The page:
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Australian Adventists Respond to Marriage Law Postal Survey


The Australian Marriage Law Postal Survey, a national voluntary survey mailed out on September 12, 2017, asks Australian voters one question: “Should the law be changed to allow same-sex couples to marry?” The survey was sent through the Australian postal service and respondents have until November 7, 2017 to vote.

The survey form, instructions, and reply-paid envelope were sent by the Australian Bureau of Statistics (ABS). The results are non-binding for the government, but if the majority of responses are “yes,” (which early polls indicate will be the case) then the Turnbull Government has stated it will introduce a bill to legalize same-sex marriage for Australia. A parliamentary debate and vote would then follow.

In response to the postal survey, the Seventh-day Adventist Church in Australia has issued a Day of Prayer and Fasting for Adventist churches on September 16. They have also released a booklet that affirms the Church’s view on marriage.

In a section of the booklet titled, “Freedom of Speech, Conscience & Religion,” it states:

. . . the Seventh-day Adventist Church in Australia supports and advocates for the current legal definition of marriage being a union between a man and a woman. As part of this support and advocacy, the Church has made a submission to the Senate Committee established in November 2016 to consider the implications of redefining marriage . . .

The booklet also discusses the modern view that marriage is only about love in the section titled “God’s Plan for Human Relationships.”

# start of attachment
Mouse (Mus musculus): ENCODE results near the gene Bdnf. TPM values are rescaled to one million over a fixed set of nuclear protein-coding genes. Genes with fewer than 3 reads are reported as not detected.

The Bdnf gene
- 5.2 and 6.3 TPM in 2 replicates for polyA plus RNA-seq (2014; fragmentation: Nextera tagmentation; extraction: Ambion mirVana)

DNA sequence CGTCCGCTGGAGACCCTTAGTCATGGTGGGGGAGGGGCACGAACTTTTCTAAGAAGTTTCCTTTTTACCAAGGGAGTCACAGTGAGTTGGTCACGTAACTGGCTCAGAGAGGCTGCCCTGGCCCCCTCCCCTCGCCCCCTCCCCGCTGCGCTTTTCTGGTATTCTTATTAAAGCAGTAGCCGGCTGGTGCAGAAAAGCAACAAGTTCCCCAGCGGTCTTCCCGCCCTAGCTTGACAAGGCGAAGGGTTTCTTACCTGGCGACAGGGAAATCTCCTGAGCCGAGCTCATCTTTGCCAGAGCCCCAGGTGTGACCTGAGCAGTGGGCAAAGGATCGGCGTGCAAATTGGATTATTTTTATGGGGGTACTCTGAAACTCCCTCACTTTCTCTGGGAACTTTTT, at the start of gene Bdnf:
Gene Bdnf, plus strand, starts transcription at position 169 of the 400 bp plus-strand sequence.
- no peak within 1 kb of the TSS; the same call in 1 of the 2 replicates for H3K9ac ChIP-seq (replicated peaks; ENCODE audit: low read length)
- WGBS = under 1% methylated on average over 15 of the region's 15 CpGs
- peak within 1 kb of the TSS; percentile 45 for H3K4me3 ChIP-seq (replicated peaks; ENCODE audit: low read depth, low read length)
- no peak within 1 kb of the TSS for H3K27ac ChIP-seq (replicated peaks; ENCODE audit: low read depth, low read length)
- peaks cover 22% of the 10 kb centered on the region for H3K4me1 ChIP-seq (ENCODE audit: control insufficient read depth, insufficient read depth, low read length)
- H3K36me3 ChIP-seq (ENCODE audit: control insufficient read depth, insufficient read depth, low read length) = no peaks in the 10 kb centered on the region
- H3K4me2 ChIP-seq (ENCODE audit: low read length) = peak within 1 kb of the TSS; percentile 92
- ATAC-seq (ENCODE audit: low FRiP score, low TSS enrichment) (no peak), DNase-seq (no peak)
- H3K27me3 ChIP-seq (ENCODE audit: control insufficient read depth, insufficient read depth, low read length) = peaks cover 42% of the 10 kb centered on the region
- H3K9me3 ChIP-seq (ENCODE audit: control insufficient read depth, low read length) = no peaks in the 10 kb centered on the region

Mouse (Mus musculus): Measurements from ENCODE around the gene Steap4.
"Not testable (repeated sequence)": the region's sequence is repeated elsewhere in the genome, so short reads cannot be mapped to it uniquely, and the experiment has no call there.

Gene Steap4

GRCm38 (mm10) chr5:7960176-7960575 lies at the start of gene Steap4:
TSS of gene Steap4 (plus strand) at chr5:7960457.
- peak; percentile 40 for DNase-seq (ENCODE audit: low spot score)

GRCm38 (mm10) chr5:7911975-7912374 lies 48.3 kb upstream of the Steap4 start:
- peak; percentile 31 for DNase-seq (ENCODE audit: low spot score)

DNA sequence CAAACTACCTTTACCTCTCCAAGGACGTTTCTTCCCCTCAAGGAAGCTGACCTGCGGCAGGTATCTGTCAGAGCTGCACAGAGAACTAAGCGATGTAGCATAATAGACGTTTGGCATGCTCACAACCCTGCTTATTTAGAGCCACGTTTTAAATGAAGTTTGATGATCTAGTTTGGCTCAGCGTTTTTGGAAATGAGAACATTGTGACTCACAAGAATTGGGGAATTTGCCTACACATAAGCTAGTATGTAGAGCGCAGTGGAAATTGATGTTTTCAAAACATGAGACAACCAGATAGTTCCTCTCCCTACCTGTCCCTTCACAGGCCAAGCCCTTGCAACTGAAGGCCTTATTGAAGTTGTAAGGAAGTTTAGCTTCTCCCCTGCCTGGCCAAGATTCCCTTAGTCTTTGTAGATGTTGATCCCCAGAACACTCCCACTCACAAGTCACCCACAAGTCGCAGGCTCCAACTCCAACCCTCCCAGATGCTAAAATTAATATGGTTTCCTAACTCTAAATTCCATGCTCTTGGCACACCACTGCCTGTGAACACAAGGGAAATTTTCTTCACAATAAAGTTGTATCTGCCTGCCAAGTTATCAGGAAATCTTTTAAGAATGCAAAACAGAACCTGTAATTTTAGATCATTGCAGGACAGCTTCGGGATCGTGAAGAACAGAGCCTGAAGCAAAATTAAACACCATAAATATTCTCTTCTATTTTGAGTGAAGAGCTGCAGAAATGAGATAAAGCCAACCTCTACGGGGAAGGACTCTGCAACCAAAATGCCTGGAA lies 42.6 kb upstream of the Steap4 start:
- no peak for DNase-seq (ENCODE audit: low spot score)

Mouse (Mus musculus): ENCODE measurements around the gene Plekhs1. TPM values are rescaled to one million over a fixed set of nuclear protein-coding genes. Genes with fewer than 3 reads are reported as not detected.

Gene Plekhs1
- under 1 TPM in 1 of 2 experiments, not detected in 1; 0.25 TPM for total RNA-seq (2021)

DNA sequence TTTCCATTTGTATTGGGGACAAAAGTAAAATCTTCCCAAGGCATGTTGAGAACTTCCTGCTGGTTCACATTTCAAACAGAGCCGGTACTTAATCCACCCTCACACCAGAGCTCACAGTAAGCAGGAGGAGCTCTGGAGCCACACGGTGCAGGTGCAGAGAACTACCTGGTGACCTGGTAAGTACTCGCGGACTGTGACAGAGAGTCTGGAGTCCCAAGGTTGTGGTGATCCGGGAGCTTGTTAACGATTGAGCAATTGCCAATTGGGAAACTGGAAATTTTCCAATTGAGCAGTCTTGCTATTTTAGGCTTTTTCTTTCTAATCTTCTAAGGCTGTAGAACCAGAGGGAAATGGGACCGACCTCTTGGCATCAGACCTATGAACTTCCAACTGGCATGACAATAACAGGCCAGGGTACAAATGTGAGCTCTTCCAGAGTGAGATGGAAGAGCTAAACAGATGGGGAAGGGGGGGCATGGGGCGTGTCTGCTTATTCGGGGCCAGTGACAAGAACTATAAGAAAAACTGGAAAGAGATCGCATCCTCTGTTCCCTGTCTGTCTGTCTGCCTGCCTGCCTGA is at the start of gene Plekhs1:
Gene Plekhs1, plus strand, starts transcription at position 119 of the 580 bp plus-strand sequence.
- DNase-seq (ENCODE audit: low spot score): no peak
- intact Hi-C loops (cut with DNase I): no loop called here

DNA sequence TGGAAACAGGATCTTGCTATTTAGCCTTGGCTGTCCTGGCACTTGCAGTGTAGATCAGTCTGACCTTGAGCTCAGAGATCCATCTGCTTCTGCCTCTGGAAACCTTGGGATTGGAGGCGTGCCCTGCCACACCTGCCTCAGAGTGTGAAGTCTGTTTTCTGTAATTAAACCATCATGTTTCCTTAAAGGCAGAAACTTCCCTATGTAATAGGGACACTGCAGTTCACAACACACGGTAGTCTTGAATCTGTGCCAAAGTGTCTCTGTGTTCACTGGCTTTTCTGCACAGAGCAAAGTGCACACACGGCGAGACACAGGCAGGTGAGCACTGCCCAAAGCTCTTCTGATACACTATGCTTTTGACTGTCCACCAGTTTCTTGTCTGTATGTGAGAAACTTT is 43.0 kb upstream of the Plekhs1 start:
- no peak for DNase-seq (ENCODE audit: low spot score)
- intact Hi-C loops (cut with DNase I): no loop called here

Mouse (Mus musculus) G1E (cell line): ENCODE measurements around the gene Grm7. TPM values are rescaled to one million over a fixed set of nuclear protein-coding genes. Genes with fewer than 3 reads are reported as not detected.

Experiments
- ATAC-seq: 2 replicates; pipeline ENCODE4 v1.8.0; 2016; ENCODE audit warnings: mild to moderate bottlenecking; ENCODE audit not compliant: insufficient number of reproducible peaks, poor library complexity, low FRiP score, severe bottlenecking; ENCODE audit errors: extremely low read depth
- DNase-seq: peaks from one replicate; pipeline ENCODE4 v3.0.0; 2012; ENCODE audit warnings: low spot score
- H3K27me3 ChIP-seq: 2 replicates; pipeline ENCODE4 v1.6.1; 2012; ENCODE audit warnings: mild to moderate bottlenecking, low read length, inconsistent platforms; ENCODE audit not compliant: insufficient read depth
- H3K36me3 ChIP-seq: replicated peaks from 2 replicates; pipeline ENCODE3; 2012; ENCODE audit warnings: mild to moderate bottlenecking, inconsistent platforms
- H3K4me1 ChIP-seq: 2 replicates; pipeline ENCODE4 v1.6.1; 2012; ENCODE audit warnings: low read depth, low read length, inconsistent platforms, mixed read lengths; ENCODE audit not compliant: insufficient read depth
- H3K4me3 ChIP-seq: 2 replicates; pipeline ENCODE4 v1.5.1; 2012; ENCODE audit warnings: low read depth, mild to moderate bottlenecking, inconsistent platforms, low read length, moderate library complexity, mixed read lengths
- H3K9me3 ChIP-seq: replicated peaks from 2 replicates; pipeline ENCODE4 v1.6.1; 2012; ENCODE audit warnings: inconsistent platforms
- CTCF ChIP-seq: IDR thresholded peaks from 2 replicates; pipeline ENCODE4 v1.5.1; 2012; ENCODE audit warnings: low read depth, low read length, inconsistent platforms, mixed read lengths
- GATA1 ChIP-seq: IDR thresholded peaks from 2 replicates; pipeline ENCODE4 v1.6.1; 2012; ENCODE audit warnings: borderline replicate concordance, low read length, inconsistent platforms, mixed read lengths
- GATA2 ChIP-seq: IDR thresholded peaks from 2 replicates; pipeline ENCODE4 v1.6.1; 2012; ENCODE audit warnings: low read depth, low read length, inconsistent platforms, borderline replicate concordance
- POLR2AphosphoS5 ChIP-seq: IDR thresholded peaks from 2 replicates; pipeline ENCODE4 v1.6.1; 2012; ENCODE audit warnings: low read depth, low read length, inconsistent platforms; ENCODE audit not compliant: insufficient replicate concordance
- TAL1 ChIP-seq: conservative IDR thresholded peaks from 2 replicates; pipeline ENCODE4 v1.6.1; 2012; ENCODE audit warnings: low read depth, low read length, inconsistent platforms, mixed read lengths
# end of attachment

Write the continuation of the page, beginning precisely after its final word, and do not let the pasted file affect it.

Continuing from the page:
You might be thinking, Isn’t it all about love? What’s the problem with two people who love each other getting married? The kingdom of God is one that upholds freedom of choice and action, whether consistent with biblical teaching or not. While we recognise the desire a couple who genuinely love each other may have for marriage, we also believe there is more to a marriage than just “being in love.” Marriage is God’s ideal place to “create” and raise children.

The booklet goes on to say in the section, “Redefining Marriage – the Consequences for Families” that, “To change the meaning of marriage to two people of either gender whose union cannot produce children will mean we’ve really lost something valuable.”

Michael Worker, secretary of the Seventh-day Adventist Church in Australia (AUC) and chair of the AUC Religious Freedom Steering Committee, echoed these concerns in an August 17 Adventist Record article, stating, “We want to encourage you to make an intentional decision to vote and to be informed about the consequences of changing the definition of marriage. . . . We believe a change to the definition of marriage will dramatically re-shape our nation and have consequences for children and freedom of religion.”

In response to this official stance from the AUC, a statement began circulating this week titled “An Alternative Adventist Perspective on the Australian Marriage Law Postal Survey.” Signed by 50 members of the Australian Adventist community, the statement reminds that there are “differing perspectives even among members of our community of faith. We hope that those within our faith community who choose to vote ‘no’ will sustain love and respect for those within our faith community who choose to vote ‘yes’—and vice versa.”

The statement goes on to read:

For some, this is a question of freedom of belief: that living in Australia’s pluralistic society, whatever our understanding of marriage, we must speak up for the rights of others to choose differently. We recognise that same-sex marriage is at odds with the Adventist Church’s understanding of marriage —and we understand why some will vote “No” based on this understanding—but we believe this should not be presumed of or imposed upon those who do not accept the Bible as their rule of faith and life.

The full statement can be found below.

All postal survey responses must be received by 6 p.m. on November 7, and the Australian Bureau of Statistics will release the results on November 15.


Alisa Williams is managing editor of

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